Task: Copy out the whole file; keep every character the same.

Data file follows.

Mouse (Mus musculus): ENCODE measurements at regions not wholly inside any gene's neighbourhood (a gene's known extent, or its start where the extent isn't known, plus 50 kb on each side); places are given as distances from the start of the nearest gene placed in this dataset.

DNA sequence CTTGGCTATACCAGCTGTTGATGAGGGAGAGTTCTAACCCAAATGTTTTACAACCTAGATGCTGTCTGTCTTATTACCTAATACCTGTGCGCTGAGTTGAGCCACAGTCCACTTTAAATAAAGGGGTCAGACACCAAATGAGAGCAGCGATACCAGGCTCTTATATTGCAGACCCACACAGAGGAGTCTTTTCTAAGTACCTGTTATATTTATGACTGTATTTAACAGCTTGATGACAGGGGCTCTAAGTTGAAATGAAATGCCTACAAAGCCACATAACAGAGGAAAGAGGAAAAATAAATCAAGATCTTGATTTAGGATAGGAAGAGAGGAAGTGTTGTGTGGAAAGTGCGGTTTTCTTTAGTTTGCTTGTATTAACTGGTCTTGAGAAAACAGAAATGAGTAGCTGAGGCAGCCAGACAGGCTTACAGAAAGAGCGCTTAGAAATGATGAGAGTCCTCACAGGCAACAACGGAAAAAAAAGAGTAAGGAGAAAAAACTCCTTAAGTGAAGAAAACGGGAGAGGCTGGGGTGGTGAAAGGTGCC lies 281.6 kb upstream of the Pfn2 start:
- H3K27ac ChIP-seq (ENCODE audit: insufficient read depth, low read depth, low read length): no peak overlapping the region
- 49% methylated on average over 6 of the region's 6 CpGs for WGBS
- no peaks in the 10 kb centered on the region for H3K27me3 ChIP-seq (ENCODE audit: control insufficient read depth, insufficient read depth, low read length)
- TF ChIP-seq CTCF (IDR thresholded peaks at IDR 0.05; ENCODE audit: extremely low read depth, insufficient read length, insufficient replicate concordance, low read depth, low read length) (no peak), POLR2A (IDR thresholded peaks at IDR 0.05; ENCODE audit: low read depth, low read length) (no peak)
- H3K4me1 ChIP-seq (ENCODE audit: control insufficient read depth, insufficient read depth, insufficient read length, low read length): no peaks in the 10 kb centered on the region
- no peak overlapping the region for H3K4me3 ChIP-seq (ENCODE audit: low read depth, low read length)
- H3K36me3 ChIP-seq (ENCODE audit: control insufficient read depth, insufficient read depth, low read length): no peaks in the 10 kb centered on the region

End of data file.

Mouse (Mus musculus): ENCODE measurements at regions not wholly inside any gene's neighbourhood (a gene's known extent, or its start where the extent isn't known, plus 50 kb on each side); places are given as distances from the start of the nearest gene placed in this dataset.

DNA sequence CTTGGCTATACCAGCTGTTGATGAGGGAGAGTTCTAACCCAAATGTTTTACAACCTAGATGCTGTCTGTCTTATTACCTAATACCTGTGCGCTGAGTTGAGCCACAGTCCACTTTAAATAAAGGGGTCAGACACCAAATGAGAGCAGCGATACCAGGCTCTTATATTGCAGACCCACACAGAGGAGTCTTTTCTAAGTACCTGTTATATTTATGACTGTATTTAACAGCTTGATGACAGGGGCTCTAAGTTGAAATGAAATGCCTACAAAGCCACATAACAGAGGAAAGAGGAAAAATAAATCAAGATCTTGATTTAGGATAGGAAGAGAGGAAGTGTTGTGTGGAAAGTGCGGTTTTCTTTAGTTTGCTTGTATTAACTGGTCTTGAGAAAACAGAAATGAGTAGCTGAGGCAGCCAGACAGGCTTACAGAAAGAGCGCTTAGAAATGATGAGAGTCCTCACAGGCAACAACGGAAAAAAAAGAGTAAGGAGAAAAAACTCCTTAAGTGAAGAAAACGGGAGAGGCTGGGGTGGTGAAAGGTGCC lies 281.6 kb upstream of the Pfn2 start:
- H3K27ac ChIP-seq (ENCODE audit: insufficient read depth, low read depth, low read length): no peak overlapping the region
- 49% methylated on average over 6 of the region's 6 CpGs for WGBS
- no peaks in the 10 kb centered on the region for H3K27me3 ChIP-seq (ENCODE audit: control insufficient read depth, insufficient read depth, low read length)
- TF ChIP-seq CTCF (IDR thresholded peaks at IDR 0.05; ENCODE audit: extremely low read depth, insufficient read length, insufficient replicate concordance, low read depth, low read length) (no peak), POLR2A (IDR thresholded peaks at IDR 0.05; ENCODE audit: low read depth, low read length) (no peak)
- H3K4me1 ChIP-seq (ENCODE audit: control insufficient read depth, insufficient read depth, insufficient read length, low read length): no peaks in the 10 kb centered on the region
- no peak overlapping the region for H3K4me3 ChIP-seq (ENCODE audit: low read depth, low read length)
- H3K36me3 ChIP-seq (ENCODE audit: control insufficient read depth, insufficient read depth, low read length): no peaks in the 10 kb centered on the region